The idea to propose the African Burying Ground and the neighboring cemeteries — as well as several other nearby sites, including where a powder magazine blew up when the Confederates fled Richmond, and the sites of a city hospital, the so-called “colored almshouse” and a gallows where executions took place — was meant to commemorate the history of the site in its totality, including the African Burying Ground that had previously gone unrecognized.

The National Register of Historic Places generally recognizes sites with “integrity,” meaning that something, such as a historic structure, remains standing. For historically neglected Black cemeteries that have been systematically targeted with infrastructure projects and highway development, however, little often remains.

For the team’s nomination, they argue that while nothing of the burial ground remains above ground, the site’s integrity is that degradation and neglect itself.

“The destruction of that site could be seen as an important historical process,” said Smith, author of “Death and Rebirth in a Southern City: Richmond's Historic Cemeteries.” “We can see evidence of the mistreatment of that site over the years by what remains there today.”

As part of the nomination, the team had to describe the site’s “period of significance.” Importantly, they chose not to say the site was only historically significant from the African Burying Ground’s opening in 1816 until its closing in 1879.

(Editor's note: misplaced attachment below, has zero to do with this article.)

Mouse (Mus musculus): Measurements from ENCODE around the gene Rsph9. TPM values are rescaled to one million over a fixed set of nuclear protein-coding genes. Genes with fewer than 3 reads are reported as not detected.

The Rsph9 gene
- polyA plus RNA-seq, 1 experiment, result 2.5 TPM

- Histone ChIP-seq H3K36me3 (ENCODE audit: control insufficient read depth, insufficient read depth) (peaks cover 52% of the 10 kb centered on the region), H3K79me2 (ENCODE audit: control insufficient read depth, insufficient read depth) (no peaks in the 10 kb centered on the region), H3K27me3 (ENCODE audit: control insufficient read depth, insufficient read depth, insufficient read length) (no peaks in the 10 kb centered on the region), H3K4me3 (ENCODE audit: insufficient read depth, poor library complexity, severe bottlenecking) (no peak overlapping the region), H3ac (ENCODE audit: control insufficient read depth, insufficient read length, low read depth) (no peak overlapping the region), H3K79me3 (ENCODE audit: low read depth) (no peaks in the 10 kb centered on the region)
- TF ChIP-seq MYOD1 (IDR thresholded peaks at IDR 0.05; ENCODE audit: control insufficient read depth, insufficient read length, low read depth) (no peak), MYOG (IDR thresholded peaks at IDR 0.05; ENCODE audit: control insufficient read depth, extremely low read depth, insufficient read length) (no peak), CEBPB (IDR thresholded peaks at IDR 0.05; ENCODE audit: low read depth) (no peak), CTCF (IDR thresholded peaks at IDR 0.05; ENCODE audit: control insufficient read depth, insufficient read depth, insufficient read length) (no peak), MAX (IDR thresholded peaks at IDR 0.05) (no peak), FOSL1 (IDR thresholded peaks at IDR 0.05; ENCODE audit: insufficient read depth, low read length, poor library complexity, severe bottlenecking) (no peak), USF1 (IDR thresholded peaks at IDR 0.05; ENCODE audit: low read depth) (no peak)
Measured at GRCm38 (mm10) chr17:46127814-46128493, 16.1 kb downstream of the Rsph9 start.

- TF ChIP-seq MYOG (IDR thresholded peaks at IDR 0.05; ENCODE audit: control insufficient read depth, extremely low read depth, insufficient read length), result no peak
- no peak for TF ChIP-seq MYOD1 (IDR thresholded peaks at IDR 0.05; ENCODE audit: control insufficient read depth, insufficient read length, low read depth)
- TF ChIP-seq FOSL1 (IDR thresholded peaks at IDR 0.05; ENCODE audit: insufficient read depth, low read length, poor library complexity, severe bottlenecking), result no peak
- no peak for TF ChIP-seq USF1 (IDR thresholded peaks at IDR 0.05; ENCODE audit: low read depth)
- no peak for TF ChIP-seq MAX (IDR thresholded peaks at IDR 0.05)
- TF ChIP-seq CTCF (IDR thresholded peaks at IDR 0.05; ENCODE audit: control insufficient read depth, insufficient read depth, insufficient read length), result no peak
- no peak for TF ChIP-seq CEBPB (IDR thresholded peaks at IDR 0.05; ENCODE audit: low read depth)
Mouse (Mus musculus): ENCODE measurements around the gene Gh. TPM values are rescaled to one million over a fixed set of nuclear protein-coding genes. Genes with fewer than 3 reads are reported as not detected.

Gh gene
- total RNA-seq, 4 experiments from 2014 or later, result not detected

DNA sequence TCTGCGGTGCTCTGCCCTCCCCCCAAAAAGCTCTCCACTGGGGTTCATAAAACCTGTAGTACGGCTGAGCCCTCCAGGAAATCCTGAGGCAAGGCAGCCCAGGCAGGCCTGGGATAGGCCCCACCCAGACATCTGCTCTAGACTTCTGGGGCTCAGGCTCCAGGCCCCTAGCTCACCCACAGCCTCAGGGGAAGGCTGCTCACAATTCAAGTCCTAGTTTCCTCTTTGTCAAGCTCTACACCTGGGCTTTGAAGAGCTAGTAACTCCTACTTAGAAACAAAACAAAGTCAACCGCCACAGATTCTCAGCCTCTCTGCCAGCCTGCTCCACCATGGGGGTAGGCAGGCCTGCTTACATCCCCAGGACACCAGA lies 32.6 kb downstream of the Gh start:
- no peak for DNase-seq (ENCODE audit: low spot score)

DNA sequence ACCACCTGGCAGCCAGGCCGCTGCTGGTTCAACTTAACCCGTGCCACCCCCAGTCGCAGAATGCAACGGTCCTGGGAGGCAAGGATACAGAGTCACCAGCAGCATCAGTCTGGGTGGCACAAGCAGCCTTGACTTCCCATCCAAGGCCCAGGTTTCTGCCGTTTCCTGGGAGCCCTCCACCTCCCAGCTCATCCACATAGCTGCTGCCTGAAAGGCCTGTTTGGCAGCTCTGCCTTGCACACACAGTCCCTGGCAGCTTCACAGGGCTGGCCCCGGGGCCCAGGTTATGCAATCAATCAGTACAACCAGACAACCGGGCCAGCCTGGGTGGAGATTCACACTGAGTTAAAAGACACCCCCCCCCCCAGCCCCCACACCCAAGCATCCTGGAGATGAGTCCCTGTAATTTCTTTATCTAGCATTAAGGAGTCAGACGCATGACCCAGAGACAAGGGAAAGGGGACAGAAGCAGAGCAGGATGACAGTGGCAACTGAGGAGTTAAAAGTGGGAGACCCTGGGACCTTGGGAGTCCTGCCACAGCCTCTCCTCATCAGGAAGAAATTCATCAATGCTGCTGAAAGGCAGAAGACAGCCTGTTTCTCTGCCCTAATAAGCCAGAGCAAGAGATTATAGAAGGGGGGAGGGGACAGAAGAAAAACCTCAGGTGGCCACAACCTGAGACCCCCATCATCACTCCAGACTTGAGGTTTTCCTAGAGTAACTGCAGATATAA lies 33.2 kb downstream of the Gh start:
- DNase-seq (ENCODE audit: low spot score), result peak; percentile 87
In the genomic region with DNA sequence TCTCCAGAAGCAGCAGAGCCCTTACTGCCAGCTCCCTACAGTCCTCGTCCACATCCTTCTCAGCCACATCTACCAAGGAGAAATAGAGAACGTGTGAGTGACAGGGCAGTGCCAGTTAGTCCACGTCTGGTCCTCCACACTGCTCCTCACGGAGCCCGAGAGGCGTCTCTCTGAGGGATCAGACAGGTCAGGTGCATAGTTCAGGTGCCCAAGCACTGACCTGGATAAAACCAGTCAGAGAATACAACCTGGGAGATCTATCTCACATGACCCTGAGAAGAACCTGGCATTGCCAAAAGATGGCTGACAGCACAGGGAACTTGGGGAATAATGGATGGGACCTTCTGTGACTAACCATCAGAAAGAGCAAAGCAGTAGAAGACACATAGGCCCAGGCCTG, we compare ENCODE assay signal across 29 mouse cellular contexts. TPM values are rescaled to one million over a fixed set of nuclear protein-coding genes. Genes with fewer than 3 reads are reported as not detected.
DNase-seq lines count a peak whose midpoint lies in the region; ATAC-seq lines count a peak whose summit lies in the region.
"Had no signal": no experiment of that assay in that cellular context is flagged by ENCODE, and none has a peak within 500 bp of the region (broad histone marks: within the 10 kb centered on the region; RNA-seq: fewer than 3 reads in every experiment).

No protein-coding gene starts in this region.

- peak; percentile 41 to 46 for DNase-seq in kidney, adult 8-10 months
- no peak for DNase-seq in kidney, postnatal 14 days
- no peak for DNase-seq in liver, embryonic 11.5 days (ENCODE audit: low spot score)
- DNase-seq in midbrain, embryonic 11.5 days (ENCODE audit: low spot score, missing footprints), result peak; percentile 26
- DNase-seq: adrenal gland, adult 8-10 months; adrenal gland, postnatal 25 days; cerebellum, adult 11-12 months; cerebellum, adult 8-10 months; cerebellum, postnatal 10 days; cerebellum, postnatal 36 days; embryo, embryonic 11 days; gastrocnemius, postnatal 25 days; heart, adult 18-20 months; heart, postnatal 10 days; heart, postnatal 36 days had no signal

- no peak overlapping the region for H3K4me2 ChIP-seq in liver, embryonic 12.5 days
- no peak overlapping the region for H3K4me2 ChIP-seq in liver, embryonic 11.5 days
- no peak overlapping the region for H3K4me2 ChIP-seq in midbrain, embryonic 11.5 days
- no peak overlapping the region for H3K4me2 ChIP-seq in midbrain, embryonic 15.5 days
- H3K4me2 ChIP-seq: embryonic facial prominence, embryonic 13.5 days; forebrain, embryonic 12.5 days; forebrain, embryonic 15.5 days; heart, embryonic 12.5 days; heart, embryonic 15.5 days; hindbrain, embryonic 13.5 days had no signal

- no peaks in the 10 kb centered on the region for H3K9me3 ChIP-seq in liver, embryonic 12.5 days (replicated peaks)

“We could have said that the period of significance ended in 1879,” Smith said. “Instead, we said that the period of significance ended in 1968 when the construction of Interstate 64 across a portion of that burial ground was completed, meaning that for all of those years of the early 20th century, when authorities were running new roads and building railroads and digging up the site to use it as fill and to level out other grounds, that is still a part of the historical story that we need to recognize and is worthy of listing on the National Register.”

At Thursday’s meeting, Tucker Lemon, chair of the Board of Historic Resources, said the nomination was among the best the board had ever received. And it was backed by more letters of support than any other nomination in recent memory.

Letters were submitted by U.S. senators Mark Warner and Tim Kaine, U.S. Rep. Donald McEachin, Richmond Mayor Levar Stoney, as well as state senators and delegates and members of the Richmond City Council, along with The Cultural Landscape Foundation, Preservation Virginia, the National Trust for Historic Preservation and many others.

“Lenora McQueen has been so good about building allies for a site that had not had allies in the past,” Smith said. “She was able to prompt people far and wide to write these letters, all the way up to our two U.S. senators. … I think the Department of Historic Resources was frankly floored by the level of support. There was a groundswell of people trying for the success of this nomination.”

In his blog post, Smith noted that state and national register listings do not provide solid protection against ongoing threats to sites like the Shockoe Hill African Burying Ground. But, he said, “it is a helpful tool and a highly visible recognition of the important history of this property that had not been acknowledged before.”